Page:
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I’ve only watched the film in its entirety
twice, before writing this. I’ve seen a lot of horror movies. I’ve seen a lot
of indie and homemade horror movies that try really hard to shock and freak out
the viewer with extreme gore or violence. What is special to me about the
SOCIAL MEDIA MASSACARE series and this episode (“From the Heart”) in particular,
is how uncomfortable it made me before I ever saw a drop of blood.
Ron Purtee is the creative mind behind the
series of shorts and, I have to say, he is on to something here. Social media
and the internet are a huge part of our lives now and I think everyone can
relate in some way or another to what they are seeing in “From the Heart.” The
film is essentially about two lovers meeting over a webcam session for an illicit
tryst. It’s a simple enough concept, but the genius of it lies in that it was
shot as if the audience were voyeurs on either end of the web chat. Purtee
creates this webcam-verite world where we are drawn into this very intimate
moment between two characters and seeing them in circumstances which they would
naturally prefer to remain private. There is both a voyeuristic thrill and a
sickening sense of too much intimacy. When we witness the real horror of the
situation, it’s almost anticlimactic.
The cheap and dirty feel of watching this
webcam session on your laptop, as if you are experiencing a part of it yourself,
is a real demonstration of art from adversity. Purtee clearly isn’t making big
budget shorts here and in looking for a way to do this within his means, he’s
tapped into this powerfully intimate and creepy experience. This is the kind of
thing Facebook stalkers would die to see. In our information age, people are
putting so much of themselves online and relying on the internet to deliver so
much of their interaction with others. Whole relationships are being conducted
on the internet without people every physically meeting. Seeing this webcam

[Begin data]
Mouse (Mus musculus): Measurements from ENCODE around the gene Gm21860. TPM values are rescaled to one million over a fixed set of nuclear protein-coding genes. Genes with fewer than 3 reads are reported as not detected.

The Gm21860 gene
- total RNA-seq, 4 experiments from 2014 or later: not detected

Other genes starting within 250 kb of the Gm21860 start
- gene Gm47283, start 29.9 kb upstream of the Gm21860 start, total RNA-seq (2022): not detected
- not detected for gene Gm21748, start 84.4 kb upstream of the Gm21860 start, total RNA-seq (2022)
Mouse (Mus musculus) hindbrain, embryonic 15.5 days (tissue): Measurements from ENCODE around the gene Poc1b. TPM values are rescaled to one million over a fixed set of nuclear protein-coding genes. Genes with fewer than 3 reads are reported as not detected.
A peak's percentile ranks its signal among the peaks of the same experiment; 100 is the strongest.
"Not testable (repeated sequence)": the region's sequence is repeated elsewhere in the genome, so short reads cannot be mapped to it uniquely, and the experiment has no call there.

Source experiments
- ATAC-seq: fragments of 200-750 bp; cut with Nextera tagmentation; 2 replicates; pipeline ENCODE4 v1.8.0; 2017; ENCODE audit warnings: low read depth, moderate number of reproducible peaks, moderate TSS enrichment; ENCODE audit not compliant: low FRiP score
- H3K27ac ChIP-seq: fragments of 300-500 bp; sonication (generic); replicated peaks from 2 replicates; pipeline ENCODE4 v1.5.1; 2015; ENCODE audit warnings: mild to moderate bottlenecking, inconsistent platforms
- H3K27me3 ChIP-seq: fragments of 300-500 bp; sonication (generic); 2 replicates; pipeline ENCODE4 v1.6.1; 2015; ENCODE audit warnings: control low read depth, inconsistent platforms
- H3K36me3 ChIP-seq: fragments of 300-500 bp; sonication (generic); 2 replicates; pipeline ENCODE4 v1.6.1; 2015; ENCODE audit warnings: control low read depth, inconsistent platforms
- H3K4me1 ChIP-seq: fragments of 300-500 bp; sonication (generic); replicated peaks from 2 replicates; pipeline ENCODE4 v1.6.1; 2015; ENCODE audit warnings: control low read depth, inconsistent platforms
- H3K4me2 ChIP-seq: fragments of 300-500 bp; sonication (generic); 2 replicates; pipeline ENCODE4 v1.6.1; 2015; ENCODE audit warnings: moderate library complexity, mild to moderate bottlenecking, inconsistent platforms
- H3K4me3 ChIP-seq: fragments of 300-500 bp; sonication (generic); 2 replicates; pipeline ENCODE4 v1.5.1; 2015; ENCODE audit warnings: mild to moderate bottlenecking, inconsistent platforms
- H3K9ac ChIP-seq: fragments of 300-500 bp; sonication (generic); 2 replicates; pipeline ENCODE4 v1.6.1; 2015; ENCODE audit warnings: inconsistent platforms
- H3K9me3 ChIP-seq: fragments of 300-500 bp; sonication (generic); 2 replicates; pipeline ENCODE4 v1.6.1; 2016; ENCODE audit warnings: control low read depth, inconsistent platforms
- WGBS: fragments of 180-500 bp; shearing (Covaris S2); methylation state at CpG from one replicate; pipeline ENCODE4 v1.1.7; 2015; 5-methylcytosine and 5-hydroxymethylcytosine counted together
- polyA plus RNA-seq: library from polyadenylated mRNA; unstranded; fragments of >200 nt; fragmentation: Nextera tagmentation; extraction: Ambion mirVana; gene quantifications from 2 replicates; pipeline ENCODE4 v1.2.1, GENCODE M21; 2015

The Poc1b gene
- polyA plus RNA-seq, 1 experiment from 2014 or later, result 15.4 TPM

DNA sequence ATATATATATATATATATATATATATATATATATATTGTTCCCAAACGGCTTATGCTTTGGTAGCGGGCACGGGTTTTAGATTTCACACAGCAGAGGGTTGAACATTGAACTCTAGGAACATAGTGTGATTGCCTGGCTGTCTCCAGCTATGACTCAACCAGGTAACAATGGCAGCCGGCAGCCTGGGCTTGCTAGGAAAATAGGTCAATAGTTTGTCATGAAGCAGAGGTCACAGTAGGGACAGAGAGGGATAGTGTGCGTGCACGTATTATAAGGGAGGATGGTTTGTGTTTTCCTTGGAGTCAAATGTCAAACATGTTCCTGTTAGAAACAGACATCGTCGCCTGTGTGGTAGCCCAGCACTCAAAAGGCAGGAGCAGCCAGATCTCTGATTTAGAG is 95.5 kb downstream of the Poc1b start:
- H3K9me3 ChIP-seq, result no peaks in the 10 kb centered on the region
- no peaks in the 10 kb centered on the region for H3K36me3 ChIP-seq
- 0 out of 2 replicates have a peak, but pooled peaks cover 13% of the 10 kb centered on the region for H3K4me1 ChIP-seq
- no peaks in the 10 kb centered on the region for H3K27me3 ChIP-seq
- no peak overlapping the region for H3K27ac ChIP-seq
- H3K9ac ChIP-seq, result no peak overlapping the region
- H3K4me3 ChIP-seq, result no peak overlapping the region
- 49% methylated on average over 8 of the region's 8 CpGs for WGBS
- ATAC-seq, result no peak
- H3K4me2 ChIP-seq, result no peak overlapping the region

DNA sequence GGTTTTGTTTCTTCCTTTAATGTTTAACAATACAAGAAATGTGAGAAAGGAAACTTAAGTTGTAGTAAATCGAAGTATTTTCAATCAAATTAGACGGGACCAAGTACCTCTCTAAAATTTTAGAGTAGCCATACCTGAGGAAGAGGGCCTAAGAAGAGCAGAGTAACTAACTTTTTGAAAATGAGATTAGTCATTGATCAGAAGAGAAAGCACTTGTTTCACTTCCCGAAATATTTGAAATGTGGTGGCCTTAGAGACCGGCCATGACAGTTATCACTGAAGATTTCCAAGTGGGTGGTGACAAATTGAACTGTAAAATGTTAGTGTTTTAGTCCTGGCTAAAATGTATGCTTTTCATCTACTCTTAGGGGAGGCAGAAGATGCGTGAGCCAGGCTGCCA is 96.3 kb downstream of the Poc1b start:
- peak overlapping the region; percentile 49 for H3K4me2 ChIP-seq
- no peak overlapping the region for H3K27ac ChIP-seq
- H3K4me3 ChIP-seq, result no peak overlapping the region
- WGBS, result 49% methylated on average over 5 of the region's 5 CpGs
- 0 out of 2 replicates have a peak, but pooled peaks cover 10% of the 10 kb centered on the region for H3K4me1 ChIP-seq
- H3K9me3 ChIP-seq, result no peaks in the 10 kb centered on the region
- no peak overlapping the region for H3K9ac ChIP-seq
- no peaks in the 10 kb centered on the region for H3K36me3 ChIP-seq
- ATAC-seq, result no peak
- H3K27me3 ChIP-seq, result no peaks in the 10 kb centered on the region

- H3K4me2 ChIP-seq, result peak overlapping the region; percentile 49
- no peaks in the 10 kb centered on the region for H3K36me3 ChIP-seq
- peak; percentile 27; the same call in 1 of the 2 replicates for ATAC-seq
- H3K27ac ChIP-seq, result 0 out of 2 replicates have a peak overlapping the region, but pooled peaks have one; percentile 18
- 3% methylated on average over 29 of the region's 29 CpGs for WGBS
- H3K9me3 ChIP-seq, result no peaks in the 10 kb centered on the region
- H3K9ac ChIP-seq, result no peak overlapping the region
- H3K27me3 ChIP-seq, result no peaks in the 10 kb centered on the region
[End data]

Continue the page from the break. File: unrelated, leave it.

session is something we can all sort of relate to in a strange way and it
strikes a chord within us; the one that tells us maybe there is something wrong
with this way of life. Closing yourself off to the people physically around you
and opening up to virtual strangers probably isn’t healthy. Reducing our most
intimate moments to YouTube clips cheapens the experience.
It also points a finger right back at the
voyeur that the internet has revealed so many of us to be. Technology has allowed
us to capture these images—these moments—and hordes of people are waiting to
see them exposed and humiliated. Whole websites exist now for people to post
intimate photos and videos of their exes in some kind of creepy revenge. A
window into other lives is oddly compelling, so is it any wonder this stuff is
out there? The question is, what happens when a fragile moment is exposed to
too much light and burns away. What remains of the real people behind them and
what of the atrocity tourists (I count myself among them) who are both
compelled and repulsed by the spectacle?
There is a struggle on for us to understand
each other, or to find others who understand us. This is of course reflected in
our social media. My fear is that this is a vain struggle and so many in that
act of putting themselves out there will come back bearing the scars of it—or
never come back at all, lost in the shallow reflecting pools of internet
I want to offer readingers some warning
with “From the Heart.” It gets its weird hooks into you and makes you squirm a
bit. It’s a genuinely disturbing piece and has some sexual content that might
offend some. I don’t personally get why people will get bent out of shape over
sex, but not gore, but that is another topic for another time.
Bloody Blogs -
Long Live the New Flesh
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